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Raw materials and candles production processes

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  • In order to produce candles, manufacturers require the following elements: stearin, wax, wicks, dyes, production machines, packaging.

    Candle Flame

    The aim of a candle is to produce a flame. If we look closer at the flame, from a scientific point of view, here is what we observe:

    When a candle is lit up, the heat from the flame melts the raw materials down (stearin and paraffin wax). The melted matter rises by capillarity to the top of the wick, and then evaporates once it reaches the extremity


    Bees produce between eleven and nineteen million kilos of wax every year.
    However, only 5.5 million kilograms reach the market, the rest of it remaining in the nature or being used by beekeepers for artificial honey making.
    Worker bees produce wax through a small gland located under their abdomen. Over one million bees are required to produce one kilo of wax.
    The composition of beeswax varies depending on the seasons, the altitude at which the bees live and the sorts of flowers and plants in which they gather: clover, orange blossoms, and sunflower or fruit trees in flower.
    China, Brazil, Ethiopia, Mexico, Australia and Dominican Republic are the biggest exporters of gross beeswax.


    The basis for the industrial production and good combustion of candles has been established thanks to a discovery by the French chemist Chevreul. He expounded in 1826 that oils and grease were chemical compositions of a liquid (glycerine) and a mixture of a more or less solid matter (saturated fat). He managed to decompose a mixture of saturated fat into a liquid fraction (oleine) and a hard and solid fraction (stearin). Stearin turns out to be, among others due to its colour, structure and short fusion curb, an excellent matter to be poured in metal moulds for candles. This progress was again reinforced by the introduction by Cambacérès of braided wicks. It was finally possible to produce on an industrial scale a candle that would burn clearly and regularly, that would not blacken, replacing the old soot candle.

    Paraffin wax

    For many years, the production of candles has been based on grease and beeswax. At the beginning of the 19th Century, the invention of the braided wick and the discovery of stearin completely changed the quality of the combustion of candles.
    A few years later, paraffin wax was discovered. Fuchs extracted mineral oil out of paraffin and Buchner produced the first paraffin wax in 1819. In 1830, Von Reichenbach distilled paraffin out of tar of beech wood. He gave it also the name of paraffin, stemming of the latin “parum” and “affinis”, meaning “which has less affinity”. This naming is related to the poor capacity of this matter to react to chemicals agents.
    The production of paraffin wax from coal started in Glasgow in 1845. In 1861, the industry produced 750 tons of paraffin wax, ten years later the amount had already reached 5000 tons.
    In the United States, the production of paraffin wax was developing even more. There, it was discovered that paraffin wax could be extracted from petrol, as well as from brown coal.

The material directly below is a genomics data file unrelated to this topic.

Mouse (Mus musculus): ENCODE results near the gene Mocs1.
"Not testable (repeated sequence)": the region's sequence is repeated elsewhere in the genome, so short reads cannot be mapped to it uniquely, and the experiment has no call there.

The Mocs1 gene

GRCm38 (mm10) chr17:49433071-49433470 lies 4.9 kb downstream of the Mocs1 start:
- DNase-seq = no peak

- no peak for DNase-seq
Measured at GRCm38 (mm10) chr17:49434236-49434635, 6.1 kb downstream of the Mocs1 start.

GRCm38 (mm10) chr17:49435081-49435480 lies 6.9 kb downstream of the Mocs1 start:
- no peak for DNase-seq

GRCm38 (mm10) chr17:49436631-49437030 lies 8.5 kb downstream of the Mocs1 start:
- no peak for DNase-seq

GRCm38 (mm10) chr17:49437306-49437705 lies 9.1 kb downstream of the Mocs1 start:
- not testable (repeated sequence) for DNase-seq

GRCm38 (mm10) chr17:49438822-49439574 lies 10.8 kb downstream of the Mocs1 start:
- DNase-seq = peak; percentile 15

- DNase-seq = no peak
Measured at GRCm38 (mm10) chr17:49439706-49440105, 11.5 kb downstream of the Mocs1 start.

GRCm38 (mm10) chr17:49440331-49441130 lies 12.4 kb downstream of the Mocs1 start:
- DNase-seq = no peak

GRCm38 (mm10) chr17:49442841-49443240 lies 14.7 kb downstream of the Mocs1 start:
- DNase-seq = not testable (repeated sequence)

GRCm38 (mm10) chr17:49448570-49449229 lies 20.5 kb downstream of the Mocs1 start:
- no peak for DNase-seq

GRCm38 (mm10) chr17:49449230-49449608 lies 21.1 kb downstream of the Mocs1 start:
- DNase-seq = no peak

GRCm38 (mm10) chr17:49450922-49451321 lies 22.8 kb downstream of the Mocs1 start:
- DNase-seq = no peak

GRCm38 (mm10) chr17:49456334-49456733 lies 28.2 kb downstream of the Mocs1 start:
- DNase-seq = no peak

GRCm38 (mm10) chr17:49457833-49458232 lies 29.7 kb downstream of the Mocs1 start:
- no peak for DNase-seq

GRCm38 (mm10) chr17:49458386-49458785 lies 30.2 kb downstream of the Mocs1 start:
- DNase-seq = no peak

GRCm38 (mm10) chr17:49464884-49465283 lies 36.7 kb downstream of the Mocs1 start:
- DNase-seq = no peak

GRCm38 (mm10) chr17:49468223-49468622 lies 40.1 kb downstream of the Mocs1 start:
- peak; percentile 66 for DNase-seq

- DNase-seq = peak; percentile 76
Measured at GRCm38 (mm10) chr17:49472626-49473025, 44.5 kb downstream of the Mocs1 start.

In 1890, paraffin wax could be found all over the world. From that time onwards, the candle industry has the raw materials at its disposal: beeswax, stearin and paraffin wax. These raw materials can be mixed with each other: paraffin wax with stearin and paraffin wax with beeswax. Nowadays, the candle industry uses paraffin wax above all, followed by stearin. Beeswax is the least used for candle manufacturing. On the market, the rating of the paraffin wax qualities is generally based on their content in oleaginous oil:
    • non refined : approximately 5-15 %
    • semi-refined : approximately 0.5-5 %
    • entirely refined : approximately 0-0.5 %
    Some types of paraffin waxes are more expensive then others, according to the degree of refining, the colour can alter from dark yellow to white, and the oil content from 0 to 15%.
    Paraffin wax is delivered in slabs, beads or powder. It is also transported in liquid form in tank trucks.
    350,000 tons of paraffin wax is produced in Europe each year. Approximately half is delivered to the candle industry. Some qualities are better suited than others, depending on the industries they will be used for. For example the leather or textile industry, the paper and cardboard treatment industry, plastic matters, explosives, cables and even for cheese coating and chewing-gum production.

    The soul of the candle: the wick

    The discovery of stearin by Chevreul and the elaboration of the process of separation of saturated fat by Miller and Motard in 1831 led to an alteration of the wicks used for soot candles. In 1820, the Frenchman Cambacérès produced for the first time, by braiding three cotton threads of the same thickness, a wick that inclined itself towards the exterior while the candle burnt. This way the wick could burn completely without the candle needing blowing. He created this way an essential condition for the industry of wicks for candles.

    The braided cotton wick of Cambacérès still had a main disadvantage: after blowing the candle, the cotton remained so incandescent that the end of the wick would disappear, and the candle couldn’t be relit again. It was the occasion to apply for a patent for a method of treatment of wicks with chemicals. These chemical products helped to settle the combustion process.

    The manufacturer also chooses the shape of the wick according to the production method and the raw materials. For most candles in stearin or paraffin wax, a flat braided wick is used, a round one for candles in pure beeswax, as well as for candles consisting of beeswax and stearin or paraffin wax.